Highlights of the Special Issue of BMB on Mathematical Biology Education

Monday, June 14 at 09:30am (PDT)
Monday, June 14 at 05:30pm (BST)
Tuesday, June 15 01:30am (KST)

SMB2021 SMB2021 Follow Monday (Tuesday) during the "MS01" time block.
Note: this minisymposia has multiple sessions. The second session is MS02-EDUC (click here).

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John R Jungck (University of Delaware, USA), Raina Robeva (Randolph Macon College, USA), Louis Gross (University of Tennessee, USA)


In 2020, a co-edited special issue of the Bulletin of Mathematical Biology dedicated to Mathematical Biology Education was published. This mini-symposium will be helpful to the mathematical biology community to alert them to important progress that these authors have worked so hard to achieve as well as share broadly. It addressed the history of collaboration of biologists and mathematicians in addressing numerous challenges since the 1962 symposium which articulated so many issues that we continued to have to address today. The invited colleagues have been active in national reforms efforts, have run workshops and institutes for faculty and students, have developed numerous curricular materials, edited undergraduate research journals, prepared secondary educators to include more modeling and applications in their teaching, and addressed the challenges of data science for our collective work. Also we will share new guidelines for new education oriented manuscripts to be submitted to the Bulletin of Mathematical Biology under three categories: Education Research Articles, Module Examples, and Review Articles.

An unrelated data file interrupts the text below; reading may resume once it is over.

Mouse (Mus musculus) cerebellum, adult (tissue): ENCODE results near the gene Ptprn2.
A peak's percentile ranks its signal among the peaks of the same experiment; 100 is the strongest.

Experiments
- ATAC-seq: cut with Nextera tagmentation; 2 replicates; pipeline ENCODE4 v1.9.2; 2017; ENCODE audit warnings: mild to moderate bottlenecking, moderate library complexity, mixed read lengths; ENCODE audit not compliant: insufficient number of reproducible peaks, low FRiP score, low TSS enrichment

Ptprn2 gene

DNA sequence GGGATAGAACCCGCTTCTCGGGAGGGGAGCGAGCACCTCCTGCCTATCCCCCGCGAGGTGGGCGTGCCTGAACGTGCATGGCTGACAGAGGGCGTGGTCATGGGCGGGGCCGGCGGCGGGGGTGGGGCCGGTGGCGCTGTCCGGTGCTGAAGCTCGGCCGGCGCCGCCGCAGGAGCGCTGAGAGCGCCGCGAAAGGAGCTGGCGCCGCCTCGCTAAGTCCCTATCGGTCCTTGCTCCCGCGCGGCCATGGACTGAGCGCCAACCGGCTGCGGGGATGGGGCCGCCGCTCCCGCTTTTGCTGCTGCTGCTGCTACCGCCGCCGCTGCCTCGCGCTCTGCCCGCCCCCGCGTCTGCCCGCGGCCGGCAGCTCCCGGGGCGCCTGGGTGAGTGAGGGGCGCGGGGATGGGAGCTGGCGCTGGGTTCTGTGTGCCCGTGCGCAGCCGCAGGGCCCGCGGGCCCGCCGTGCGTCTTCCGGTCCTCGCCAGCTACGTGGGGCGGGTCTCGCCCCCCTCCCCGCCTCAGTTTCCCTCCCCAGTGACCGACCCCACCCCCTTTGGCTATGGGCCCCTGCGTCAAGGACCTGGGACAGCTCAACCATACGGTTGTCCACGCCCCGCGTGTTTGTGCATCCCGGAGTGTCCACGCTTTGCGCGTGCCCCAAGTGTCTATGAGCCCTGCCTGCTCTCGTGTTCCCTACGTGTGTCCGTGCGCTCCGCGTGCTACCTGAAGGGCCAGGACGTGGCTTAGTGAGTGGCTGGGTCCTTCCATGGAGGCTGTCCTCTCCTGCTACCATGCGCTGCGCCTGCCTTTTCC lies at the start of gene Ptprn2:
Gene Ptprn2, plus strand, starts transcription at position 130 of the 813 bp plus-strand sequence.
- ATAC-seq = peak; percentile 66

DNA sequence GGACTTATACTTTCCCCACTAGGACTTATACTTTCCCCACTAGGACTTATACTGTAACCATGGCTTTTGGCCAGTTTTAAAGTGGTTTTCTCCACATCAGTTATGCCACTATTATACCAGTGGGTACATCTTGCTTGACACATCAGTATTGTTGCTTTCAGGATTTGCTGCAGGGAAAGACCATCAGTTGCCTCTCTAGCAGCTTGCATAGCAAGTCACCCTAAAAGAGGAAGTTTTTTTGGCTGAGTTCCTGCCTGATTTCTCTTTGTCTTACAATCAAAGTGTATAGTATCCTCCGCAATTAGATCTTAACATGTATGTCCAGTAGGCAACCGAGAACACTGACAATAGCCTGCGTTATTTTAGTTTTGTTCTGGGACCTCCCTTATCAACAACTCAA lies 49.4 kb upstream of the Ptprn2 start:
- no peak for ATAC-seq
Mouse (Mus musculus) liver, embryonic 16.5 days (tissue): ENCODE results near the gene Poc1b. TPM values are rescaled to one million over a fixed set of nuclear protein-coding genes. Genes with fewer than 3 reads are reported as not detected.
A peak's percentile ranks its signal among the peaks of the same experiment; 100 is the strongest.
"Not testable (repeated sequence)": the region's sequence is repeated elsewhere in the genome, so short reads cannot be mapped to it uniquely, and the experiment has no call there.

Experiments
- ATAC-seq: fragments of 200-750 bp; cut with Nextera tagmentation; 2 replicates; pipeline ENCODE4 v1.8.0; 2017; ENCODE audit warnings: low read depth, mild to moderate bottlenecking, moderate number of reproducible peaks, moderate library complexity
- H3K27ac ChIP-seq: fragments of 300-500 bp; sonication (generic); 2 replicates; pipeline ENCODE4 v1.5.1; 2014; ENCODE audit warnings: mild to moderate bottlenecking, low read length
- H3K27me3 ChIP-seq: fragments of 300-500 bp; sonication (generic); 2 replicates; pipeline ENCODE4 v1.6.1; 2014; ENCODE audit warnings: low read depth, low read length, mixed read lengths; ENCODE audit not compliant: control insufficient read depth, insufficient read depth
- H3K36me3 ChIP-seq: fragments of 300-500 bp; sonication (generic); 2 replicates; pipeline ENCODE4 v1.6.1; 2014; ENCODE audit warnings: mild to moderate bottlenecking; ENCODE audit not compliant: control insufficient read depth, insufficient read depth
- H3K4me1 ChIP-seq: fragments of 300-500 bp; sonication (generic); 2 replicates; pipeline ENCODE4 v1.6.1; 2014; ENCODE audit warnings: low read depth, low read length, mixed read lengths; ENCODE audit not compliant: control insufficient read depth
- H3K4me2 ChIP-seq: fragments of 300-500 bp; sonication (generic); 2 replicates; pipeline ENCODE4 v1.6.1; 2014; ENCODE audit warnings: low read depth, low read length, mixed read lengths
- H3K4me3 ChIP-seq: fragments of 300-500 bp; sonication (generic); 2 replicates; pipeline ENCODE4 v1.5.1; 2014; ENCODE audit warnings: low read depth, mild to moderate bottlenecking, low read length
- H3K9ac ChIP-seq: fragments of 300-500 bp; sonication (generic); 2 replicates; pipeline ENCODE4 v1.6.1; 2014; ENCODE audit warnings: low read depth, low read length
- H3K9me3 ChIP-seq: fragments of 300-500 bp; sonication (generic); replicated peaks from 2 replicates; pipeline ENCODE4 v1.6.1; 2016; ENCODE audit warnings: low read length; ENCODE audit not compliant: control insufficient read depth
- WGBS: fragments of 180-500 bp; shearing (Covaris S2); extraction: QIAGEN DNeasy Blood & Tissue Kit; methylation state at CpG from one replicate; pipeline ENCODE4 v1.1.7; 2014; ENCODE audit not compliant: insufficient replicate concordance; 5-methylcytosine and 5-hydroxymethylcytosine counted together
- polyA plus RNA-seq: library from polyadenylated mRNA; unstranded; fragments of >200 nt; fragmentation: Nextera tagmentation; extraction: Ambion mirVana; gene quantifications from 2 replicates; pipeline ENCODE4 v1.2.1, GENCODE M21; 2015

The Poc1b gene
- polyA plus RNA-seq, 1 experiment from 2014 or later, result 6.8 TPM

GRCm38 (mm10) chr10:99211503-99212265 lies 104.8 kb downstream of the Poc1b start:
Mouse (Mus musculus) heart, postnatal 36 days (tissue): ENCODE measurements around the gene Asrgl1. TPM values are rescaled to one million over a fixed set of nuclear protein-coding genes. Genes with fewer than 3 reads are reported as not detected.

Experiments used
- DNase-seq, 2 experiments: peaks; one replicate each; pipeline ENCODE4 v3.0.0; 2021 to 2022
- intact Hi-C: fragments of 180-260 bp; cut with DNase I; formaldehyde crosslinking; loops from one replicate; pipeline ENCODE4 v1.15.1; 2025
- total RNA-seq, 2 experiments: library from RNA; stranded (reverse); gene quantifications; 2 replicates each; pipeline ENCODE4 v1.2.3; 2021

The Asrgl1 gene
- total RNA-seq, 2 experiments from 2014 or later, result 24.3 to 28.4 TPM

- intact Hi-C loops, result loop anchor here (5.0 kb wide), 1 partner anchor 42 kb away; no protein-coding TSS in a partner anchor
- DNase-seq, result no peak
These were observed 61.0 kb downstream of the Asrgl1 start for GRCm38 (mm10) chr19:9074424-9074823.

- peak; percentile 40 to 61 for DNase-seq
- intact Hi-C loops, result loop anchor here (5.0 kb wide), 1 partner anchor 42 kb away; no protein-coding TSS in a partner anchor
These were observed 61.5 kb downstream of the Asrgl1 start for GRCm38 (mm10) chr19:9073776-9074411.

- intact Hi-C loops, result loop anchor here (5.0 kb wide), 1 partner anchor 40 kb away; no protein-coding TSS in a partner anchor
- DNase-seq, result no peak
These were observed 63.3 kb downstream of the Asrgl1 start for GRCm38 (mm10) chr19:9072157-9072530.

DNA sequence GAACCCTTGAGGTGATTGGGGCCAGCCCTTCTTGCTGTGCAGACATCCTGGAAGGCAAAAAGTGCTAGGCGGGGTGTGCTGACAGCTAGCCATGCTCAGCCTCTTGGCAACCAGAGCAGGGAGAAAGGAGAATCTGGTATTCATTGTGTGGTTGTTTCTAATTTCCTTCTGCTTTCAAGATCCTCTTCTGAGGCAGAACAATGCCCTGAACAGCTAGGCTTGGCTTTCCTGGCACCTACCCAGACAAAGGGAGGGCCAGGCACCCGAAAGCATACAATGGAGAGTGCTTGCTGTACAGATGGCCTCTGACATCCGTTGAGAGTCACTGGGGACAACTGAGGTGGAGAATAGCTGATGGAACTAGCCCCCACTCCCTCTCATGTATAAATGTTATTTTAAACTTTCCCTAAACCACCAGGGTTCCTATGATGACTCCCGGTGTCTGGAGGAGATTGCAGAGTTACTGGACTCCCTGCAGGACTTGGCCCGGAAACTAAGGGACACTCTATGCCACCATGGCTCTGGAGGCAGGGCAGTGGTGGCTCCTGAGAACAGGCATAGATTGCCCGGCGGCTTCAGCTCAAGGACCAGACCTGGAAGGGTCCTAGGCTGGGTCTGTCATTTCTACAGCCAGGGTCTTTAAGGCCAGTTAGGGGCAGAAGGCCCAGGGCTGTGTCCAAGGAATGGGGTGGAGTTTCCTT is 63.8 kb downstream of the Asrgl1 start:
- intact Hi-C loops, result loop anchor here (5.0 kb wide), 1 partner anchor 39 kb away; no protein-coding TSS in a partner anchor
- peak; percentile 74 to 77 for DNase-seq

Midge Cozzens

(Rutgers University, USA)
"Introductory College Mathematics for the Life Sciences: Has Anything Changed?"
Our paper focused on issues concerning the introductory college mathematics sequence with an emphasis on students interested in the life sciences, and concentration on the time after the publication of BIO2010. It also explored the potential uses of books targeted at introductory mathematics courses for life science majors today. As relevant background, we looked at the evolution of the way that calculus has been taught over the past 50 years, including at the high school level. We also explored the implications of changes in technology and course delivery, such as online education. As we discussed different books and introductory course ideas, we focused on the needs of biology students, inclusion of real-world problems and models, the role of technology, and the impact of data science. Our paper dealt with 8 issues: Section 1 provided some personal background with calculus dating back to the 70’s, and changes in calculus prior to BIO2010. Section 2 introducesd goals for an introductory mathematics sequence and evaluates the calculus sequence in light of those goals. Sections 3-7 discussed various issues that will help to understand issues and challenges for introductory mathematics for the life sciences: Calculus in high school (Section 3), equity issues relative to calculus and other math topics (Section 4), the impact of online education (Section 5), math as a stumbling block for college students (Section 6), and the increasing importance and value of teaching data science (Section 7). Section 8 reviewed the development of books in light of these issues and challenges. The last section (Section 9) summarizes conclusions.

Melissa Aikens

(University of New Hampshire, USA)
"Advances and Challenges in Undergraduate Biology Education"